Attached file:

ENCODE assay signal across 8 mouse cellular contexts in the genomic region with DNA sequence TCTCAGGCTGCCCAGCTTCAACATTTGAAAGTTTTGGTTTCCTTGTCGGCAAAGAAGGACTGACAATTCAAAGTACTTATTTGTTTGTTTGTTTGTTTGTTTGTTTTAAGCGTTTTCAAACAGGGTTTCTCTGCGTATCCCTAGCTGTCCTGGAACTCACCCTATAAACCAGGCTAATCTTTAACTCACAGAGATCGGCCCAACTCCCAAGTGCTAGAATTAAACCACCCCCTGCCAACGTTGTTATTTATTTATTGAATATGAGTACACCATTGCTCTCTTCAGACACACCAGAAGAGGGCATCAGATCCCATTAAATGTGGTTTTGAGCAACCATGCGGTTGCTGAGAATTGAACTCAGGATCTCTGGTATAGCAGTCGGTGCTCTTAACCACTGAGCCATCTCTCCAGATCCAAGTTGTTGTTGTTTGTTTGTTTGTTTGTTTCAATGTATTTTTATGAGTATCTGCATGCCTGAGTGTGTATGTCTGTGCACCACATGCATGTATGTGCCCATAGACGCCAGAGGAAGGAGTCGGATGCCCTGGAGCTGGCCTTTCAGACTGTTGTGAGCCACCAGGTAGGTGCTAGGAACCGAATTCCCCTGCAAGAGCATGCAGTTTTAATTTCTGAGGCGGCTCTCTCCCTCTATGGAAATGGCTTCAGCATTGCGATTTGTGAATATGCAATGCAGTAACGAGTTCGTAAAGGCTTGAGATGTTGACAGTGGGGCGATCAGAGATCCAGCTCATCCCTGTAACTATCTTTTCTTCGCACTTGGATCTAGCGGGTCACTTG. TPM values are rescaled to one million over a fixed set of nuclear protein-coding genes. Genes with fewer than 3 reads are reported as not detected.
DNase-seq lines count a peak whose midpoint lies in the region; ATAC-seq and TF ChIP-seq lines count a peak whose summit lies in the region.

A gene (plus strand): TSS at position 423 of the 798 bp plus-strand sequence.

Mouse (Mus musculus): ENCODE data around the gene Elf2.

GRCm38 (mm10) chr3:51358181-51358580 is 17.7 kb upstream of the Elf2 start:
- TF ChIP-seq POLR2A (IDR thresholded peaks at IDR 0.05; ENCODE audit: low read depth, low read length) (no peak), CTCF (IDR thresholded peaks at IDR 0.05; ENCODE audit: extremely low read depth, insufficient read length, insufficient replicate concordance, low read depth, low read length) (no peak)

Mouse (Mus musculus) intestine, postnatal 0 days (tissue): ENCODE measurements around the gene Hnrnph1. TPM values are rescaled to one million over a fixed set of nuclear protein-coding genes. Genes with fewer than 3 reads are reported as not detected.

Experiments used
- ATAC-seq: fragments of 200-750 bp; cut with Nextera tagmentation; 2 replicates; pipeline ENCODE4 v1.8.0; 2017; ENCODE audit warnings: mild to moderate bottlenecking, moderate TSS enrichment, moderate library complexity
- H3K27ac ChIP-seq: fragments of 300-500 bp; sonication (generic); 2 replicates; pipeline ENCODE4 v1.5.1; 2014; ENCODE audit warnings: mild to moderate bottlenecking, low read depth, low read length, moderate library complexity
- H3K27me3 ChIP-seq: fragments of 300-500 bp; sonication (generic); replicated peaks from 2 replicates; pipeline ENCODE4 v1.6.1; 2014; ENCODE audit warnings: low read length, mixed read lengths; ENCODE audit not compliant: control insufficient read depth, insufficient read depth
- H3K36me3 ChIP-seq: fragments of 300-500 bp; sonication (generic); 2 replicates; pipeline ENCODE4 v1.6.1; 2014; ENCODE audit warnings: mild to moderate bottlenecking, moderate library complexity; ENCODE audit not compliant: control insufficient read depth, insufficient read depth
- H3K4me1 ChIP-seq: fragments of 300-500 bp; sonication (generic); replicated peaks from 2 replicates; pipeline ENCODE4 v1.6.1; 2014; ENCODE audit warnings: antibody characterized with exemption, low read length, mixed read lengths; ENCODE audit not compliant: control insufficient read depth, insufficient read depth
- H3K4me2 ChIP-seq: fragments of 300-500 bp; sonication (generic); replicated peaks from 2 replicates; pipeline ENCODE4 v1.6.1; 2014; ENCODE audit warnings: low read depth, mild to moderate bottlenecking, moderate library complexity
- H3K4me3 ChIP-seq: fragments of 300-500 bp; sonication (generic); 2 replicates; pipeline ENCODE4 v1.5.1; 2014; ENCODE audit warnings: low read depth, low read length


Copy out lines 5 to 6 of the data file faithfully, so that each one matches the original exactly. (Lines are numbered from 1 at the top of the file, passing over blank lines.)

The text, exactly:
GRCm38 (mm10) chr3:51358181-51358580 is 17.7 kb upstream of the Elf2 start:
- TF ChIP-seq POLR2A (IDR thresholded peaks at IDR 0.05; ENCODE audit: low read depth, low read length) (no peak), CTCF (IDR thresholded peaks at IDR 0.05; ENCODE audit: extremely low read depth, insufficient read length, insufficient replicate concordance, low read depth, low read length) (no peak)